The three building composition occupies a visually prominent and historically important site at the nexus of multiple pedestrian paths. To the south is the university hospital, to the east is a regional Children’s hospital, and to the west is the main quadrangle, home to a large majority of the undergraduate programs. The complex also defines the southern terminus of the health sciences corridor that links various allied health programs, research facilities and the school of public health.

The design of the School of Medicine responds to these circulation patterns by creating strong linkage and connectivity between these various paths. In addition multiple entrances were provided to accommodate access including a ceremonial entry situated on a new courtyard that provides outdoor study space as well as a welcome reprieve from the near-urban surroundings.

The programming / planning / design process actively sought and included input from all of the project’s stakeholders: students, faculty, School and University administration, and campus services. It drew upon internal and outside resources for instructional and medical technology, clinical simulation, and restoration technology.

The School of Medicine is inspired by central focus and passion of those who come to learn and educate in the building: the human body. Flow of connection flows naturally down the main corridor and supplies connections to the rest of the floor. One feels the lecture halls ‘breathe’ as movement of air through diffusers subtly cathes the senses of those passing by. ‘Ribs’ extend from the wall to give support and rigidity to walkway above the main lobby.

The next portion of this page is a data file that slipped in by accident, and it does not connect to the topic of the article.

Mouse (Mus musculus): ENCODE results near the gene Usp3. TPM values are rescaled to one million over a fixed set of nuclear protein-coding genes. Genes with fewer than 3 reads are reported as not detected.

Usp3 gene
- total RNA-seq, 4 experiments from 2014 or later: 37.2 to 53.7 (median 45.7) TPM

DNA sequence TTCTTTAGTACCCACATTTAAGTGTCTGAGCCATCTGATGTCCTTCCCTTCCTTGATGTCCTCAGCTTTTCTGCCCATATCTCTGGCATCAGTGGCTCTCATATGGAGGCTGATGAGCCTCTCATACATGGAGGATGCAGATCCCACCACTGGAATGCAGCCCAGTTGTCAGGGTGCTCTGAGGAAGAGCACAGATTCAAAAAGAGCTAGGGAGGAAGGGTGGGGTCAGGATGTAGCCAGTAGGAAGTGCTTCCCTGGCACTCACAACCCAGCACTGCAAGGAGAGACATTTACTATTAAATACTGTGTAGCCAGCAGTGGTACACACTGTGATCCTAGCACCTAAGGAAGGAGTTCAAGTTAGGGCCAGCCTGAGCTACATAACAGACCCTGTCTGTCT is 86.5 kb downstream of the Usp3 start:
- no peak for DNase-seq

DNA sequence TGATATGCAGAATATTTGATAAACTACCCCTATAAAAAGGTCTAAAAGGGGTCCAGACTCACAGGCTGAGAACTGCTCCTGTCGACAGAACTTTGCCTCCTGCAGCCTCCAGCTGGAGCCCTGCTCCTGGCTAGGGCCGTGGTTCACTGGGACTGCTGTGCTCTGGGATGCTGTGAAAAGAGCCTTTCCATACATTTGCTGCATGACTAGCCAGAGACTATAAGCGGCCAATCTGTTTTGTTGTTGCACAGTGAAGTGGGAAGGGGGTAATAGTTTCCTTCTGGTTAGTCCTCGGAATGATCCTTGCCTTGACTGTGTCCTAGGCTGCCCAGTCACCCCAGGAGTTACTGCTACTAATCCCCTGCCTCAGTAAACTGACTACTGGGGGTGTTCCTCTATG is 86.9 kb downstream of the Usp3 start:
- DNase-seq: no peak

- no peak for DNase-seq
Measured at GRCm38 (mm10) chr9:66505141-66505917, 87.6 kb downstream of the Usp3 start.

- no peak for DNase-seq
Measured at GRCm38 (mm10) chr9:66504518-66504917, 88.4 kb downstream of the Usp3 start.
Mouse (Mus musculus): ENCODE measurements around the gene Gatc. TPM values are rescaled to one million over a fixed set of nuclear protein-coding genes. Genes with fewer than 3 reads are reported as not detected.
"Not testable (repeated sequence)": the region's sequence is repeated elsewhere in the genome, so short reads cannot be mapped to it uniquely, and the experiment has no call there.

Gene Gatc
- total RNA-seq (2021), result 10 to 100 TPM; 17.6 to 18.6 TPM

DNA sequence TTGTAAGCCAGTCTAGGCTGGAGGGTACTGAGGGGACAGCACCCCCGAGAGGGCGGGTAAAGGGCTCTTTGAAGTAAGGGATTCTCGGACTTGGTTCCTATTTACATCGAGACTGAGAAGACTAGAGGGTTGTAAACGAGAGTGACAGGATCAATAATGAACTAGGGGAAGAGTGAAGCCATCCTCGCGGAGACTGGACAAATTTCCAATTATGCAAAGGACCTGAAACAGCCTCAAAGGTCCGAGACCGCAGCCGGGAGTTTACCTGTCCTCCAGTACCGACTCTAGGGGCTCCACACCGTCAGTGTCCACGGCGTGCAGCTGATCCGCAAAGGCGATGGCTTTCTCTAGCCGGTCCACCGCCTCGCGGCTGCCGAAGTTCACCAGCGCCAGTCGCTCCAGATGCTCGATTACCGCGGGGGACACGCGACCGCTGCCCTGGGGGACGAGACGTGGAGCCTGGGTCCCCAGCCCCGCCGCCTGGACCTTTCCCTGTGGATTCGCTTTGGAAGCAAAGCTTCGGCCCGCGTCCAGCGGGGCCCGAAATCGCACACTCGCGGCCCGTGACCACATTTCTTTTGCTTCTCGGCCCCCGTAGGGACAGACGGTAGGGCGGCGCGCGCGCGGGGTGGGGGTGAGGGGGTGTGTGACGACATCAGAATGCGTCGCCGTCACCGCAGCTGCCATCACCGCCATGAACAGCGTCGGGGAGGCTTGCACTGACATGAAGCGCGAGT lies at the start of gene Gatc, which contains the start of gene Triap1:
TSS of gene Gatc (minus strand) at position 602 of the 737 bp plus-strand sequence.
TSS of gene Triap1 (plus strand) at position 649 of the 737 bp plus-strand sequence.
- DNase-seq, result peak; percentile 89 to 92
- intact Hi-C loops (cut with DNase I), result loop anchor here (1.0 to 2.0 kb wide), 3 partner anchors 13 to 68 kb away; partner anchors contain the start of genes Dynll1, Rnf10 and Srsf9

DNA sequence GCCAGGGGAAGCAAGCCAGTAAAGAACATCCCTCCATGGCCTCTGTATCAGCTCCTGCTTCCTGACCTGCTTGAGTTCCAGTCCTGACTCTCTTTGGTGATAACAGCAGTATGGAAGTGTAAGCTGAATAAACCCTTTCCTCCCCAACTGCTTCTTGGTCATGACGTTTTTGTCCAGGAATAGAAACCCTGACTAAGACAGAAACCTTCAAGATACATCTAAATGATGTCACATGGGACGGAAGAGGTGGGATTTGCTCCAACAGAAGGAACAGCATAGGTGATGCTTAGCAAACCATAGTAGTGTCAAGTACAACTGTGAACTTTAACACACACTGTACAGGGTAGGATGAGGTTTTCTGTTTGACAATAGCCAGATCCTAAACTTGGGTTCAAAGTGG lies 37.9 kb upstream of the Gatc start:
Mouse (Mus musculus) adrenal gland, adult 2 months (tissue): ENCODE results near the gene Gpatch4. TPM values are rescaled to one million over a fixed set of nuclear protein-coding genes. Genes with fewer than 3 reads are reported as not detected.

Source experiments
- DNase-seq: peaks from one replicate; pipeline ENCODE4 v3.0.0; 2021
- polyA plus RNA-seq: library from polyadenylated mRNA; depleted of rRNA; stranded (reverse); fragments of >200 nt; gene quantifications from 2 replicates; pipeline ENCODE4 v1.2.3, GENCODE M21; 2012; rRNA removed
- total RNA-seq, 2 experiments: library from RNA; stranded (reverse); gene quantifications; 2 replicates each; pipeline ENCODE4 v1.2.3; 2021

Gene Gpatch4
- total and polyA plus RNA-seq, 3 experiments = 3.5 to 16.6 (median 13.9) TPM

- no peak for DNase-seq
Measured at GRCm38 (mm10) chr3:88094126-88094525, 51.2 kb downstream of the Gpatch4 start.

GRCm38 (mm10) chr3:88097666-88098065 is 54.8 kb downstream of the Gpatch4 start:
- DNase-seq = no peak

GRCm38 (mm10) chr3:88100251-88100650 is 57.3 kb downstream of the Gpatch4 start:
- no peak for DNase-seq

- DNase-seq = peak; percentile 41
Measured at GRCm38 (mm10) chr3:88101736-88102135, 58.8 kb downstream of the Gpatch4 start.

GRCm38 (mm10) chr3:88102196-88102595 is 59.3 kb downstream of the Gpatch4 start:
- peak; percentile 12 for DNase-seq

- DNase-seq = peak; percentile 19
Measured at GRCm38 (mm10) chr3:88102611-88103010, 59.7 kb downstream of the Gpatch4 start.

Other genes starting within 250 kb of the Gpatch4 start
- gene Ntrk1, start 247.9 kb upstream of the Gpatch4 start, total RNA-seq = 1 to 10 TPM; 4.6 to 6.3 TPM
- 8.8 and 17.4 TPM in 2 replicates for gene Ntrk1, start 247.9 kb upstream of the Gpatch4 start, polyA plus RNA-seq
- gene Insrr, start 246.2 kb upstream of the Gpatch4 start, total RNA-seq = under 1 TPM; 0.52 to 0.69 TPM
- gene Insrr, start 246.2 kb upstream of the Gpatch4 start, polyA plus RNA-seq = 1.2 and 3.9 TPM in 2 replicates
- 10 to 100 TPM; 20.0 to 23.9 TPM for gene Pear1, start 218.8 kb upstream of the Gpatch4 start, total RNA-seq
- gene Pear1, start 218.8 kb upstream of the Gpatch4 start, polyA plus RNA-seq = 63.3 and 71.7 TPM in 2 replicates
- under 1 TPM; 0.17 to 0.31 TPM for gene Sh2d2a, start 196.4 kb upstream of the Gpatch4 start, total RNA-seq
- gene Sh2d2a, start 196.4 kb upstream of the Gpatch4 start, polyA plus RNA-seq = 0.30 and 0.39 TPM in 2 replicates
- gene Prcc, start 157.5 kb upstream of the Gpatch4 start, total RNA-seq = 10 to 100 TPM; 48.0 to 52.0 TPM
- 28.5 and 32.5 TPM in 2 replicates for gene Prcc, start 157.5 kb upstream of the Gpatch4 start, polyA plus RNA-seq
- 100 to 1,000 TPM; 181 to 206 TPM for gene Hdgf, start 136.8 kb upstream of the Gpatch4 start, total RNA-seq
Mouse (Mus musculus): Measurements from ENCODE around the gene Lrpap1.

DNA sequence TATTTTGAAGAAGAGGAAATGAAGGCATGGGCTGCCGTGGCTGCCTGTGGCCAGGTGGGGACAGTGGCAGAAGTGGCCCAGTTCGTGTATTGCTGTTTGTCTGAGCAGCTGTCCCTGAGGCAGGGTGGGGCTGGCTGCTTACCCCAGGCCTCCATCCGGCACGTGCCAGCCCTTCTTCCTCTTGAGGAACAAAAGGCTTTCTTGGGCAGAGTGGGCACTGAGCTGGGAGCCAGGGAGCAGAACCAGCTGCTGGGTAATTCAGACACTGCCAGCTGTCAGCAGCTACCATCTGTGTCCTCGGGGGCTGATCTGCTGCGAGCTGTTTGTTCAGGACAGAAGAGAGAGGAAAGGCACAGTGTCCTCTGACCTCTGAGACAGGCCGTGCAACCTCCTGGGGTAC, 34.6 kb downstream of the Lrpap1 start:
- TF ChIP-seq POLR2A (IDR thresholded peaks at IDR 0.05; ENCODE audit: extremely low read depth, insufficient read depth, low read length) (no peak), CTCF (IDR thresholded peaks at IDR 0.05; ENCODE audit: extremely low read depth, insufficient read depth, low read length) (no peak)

The two original 1917 School of Medicine buildings were designed by Henry Hornbostel who designed the original campus plan. The University’s Design Guidelines encouraged design that is referential to its character-defining historic buildings.

The scale and materials palette of the Anatomy and Physiology buildings, whose entire envelope were restored, are clad in an ashlar of local gray-white and pink marbles uniquely characteristic of Emory University. The design team worked closely with the campus architect to locate compatible materials for the new construction including marble cladding from the original quarry. The same combination of gray-white and pink marbles also clad the new building addition whose massing and proportions give it the gravitas and character of the original buildings The new construction respectfully complements them with a response appropriate to its time.


In the 150-year history of Emory’s School of Medicine, there had never been a consolidated facility designed specifically for the needs of medical education. The realization of this project has allowed the university to maintain its flagship program in the heart of its campus.

American Society of Landscape Architects Merit Award Winner

AIA Connecticut Citation for Design Award Winner

Ranked in Top 25 2020 – US News and World Report

Project Contacts

Sidney P. Ward AIA, LEED AP

404 443.9103